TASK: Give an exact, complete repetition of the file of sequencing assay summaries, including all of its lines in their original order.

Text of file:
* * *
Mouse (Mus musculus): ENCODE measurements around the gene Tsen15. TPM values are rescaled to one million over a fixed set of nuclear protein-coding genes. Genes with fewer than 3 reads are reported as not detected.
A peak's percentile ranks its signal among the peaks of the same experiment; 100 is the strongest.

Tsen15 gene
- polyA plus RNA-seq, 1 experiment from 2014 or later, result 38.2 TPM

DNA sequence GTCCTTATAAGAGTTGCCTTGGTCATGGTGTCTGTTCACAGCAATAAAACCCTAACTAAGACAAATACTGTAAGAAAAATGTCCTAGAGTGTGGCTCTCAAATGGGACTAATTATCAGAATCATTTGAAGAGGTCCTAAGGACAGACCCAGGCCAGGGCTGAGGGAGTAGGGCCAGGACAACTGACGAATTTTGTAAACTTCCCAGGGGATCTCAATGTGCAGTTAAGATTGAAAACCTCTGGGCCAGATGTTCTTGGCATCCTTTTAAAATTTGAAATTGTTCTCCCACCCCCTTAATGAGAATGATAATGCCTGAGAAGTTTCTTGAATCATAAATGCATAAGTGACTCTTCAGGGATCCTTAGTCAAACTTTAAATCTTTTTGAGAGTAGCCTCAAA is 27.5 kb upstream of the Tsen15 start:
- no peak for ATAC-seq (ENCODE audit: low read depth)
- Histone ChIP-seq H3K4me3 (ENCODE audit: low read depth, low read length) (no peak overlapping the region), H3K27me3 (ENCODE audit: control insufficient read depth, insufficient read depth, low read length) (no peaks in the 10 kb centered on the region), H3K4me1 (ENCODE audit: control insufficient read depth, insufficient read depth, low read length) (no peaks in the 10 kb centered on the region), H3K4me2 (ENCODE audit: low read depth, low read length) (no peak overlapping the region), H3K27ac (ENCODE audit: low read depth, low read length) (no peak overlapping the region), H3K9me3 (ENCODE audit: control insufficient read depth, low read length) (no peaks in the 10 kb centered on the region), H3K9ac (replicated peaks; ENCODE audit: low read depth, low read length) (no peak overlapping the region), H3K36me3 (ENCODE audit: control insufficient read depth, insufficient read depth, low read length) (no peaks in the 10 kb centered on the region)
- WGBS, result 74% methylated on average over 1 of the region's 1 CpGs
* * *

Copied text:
Mouse (Mus musculus): ENCODE measurements around the gene Tsen15. TPM values are rescaled to one million over a fixed set of nuclear protein-coding genes. Genes with fewer than 3 reads are reported as not detected.
A peak's percentile ranks its signal among the peaks of the same experiment; 100 is the strongest.

Tsen15 gene
- polyA plus RNA-seq, 1 experiment from 2014 or later, result 38.2 TPM

DNA sequence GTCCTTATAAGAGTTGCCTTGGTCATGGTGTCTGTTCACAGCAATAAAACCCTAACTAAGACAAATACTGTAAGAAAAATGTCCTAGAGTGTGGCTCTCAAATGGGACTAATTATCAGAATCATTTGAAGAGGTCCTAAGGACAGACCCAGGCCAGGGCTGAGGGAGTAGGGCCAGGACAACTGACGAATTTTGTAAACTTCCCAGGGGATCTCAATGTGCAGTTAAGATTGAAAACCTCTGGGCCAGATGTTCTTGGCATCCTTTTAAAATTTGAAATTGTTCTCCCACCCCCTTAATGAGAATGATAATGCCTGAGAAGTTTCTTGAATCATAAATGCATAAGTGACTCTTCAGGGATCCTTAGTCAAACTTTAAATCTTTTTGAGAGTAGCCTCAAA is 27.5 kb upstream of the Tsen15 start:
- no peak for ATAC-seq (ENCODE audit: low read depth)
- Histone ChIP-seq H3K4me3 (ENCODE audit: low read depth, low read length) (no peak overlapping the region), H3K27me3 (ENCODE audit: control insufficient read depth, insufficient read depth, low read length) (no peaks in the 10 kb centered on the region), H3K4me1 (ENCODE audit: control insufficient read depth, insufficient read depth, low read length) (no peaks in the 10 kb centered on the region), H3K4me2 (ENCODE audit: low read depth, low read length) (no peak overlapping the region), H3K27ac (ENCODE audit: low read depth, low read length) (no peak overlapping the region), H3K9me3 (ENCODE audit: control insufficient read depth, low read length) (no peaks in the 10 kb centered on the region), H3K9ac (replicated peaks; ENCODE audit: low read depth, low read length) (no peak overlapping the region), H3K36me3 (ENCODE audit: control insufficient read depth, insufficient read depth, low read length) (no peaks in the 10 kb centered on the region)
- WGBS, result 74% methylated on average over 1 of the region's 1 CpGs